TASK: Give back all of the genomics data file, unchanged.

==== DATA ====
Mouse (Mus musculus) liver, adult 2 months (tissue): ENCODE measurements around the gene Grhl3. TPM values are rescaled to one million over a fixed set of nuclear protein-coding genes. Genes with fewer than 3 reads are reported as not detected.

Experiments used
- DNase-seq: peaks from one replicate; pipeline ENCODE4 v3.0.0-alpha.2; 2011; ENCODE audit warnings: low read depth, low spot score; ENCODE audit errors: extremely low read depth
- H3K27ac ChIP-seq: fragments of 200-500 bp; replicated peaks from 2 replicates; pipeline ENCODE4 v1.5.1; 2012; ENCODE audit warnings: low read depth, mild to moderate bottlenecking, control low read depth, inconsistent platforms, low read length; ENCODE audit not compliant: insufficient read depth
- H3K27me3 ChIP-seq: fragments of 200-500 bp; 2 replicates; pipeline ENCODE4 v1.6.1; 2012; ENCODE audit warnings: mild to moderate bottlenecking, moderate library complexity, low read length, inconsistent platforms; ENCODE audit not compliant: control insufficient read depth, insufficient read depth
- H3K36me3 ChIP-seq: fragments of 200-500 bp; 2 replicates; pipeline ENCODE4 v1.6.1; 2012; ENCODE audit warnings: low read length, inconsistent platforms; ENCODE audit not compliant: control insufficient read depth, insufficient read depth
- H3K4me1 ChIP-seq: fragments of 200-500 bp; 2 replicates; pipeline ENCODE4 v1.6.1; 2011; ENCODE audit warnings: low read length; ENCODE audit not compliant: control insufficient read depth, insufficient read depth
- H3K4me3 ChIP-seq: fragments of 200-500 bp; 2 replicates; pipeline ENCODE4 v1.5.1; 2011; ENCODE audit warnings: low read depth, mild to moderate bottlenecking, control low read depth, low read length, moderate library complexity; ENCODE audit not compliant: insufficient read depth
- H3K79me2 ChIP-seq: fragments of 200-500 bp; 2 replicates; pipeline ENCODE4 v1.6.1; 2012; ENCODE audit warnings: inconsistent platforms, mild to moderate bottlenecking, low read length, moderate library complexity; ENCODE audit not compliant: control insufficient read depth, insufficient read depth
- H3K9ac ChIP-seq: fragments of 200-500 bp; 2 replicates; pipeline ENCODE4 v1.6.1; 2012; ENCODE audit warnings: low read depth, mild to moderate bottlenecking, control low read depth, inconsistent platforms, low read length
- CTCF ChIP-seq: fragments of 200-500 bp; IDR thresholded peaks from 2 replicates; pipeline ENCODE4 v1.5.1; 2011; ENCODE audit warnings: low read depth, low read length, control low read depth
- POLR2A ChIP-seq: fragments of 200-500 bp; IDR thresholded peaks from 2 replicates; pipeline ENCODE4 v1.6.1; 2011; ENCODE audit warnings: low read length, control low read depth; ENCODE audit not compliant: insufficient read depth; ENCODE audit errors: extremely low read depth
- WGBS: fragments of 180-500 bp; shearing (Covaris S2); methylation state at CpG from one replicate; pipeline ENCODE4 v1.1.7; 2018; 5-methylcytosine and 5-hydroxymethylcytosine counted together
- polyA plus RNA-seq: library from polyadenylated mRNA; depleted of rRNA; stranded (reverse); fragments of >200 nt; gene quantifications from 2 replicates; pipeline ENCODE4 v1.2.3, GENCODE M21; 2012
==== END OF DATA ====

Mouse (Mus musculus) liver, adult 2 months (tissue): ENCODE measurements around the gene Grhl3. TPM values are rescaled to one million over a fixed set of nuclear protein-coding genes. Genes with fewer than 3 reads are reported as not detected.

Experiments used
- DNase-seq: peaks from one replicate; pipeline ENCODE4 v3.0.0-alpha.2; 2011; ENCODE audit warnings: low read depth, low spot score; ENCODE audit errors: extremely low read depth
- H3K27ac ChIP-seq: fragments of 200-500 bp; replicated peaks from 2 replicates; pipeline ENCODE4 v1.5.1; 2012; ENCODE audit warnings: low read depth, mild to moderate bottlenecking, control low read depth, inconsistent platforms, low read length; ENCODE audit not compliant: insufficient read depth
- H3K27me3 ChIP-seq: fragments of 200-500 bp; 2 replicates; pipeline ENCODE4 v1.6.1; 2012; ENCODE audit warnings: mild to moderate bottlenecking, moderate library complexity, low read length, inconsistent platforms; ENCODE audit not compliant: control insufficient read depth, insufficient read depth
- H3K36me3 ChIP-seq: fragments of 200-500 bp; 2 replicates; pipeline ENCODE4 v1.6.1; 2012; ENCODE audit warnings: low read length, inconsistent platforms; ENCODE audit not compliant: control insufficient read depth, insufficient read depth
- H3K4me1 ChIP-seq: fragments of 200-500 bp; 2 replicates; pipeline ENCODE4 v1.6.1; 2011; ENCODE audit warnings: low read length; ENCODE audit not compliant: control insufficient read depth, insufficient read depth
- H3K4me3 ChIP-seq: fragments of 200-500 bp; 2 replicates; pipeline ENCODE4 v1.5.1; 2011; ENCODE audit warnings: low read depth, mild to moderate bottlenecking, control low read depth, low read length, moderate library complexity; ENCODE audit not compliant: insufficient read depth
- H3K79me2 ChIP-seq: fragments of 200-500 bp; 2 replicates; pipeline ENCODE4 v1.6.1; 2012; ENCODE audit warnings: inconsistent platforms, mild to moderate bottlenecking, low read length, moderate library complexity; ENCODE audit not compliant: control insufficient read depth, insufficient read depth
- H3K9ac ChIP-seq: fragments of 200-500 bp; 2 replicates; pipeline ENCODE4 v1.6.1; 2012; ENCODE audit warnings: low read depth, mild to moderate bottlenecking, control low read depth, inconsistent platforms, low read length
- CTCF ChIP-seq: fragments of 200-500 bp; IDR thresholded peaks from 2 replicates; pipeline ENCODE4 v1.5.1; 2011; ENCODE audit warnings: low read depth, low read length, control low read depth
- POLR2A ChIP-seq: fragments of 200-500 bp; IDR thresholded peaks from 2 replicates; pipeline ENCODE4 v1.6.1; 2011; ENCODE audit warnings: low read length, control low read depth; ENCODE audit not compliant: insufficient read depth; ENCODE audit errors: extremely low read depth
- WGBS: fragments of 180-500 bp; shearing (Covaris S2); methylation state at CpG from one replicate; pipeline ENCODE4 v1.1.7; 2018; 5-methylcytosine and 5-hydroxymethylcytosine counted together
- polyA plus RNA-seq: library from polyadenylated mRNA; depleted of rRNA; stranded (reverse); fragments of >200 nt; gene quantifications from 2 replicates; pipeline ENCODE4 v1.2.3, GENCODE M21; 2012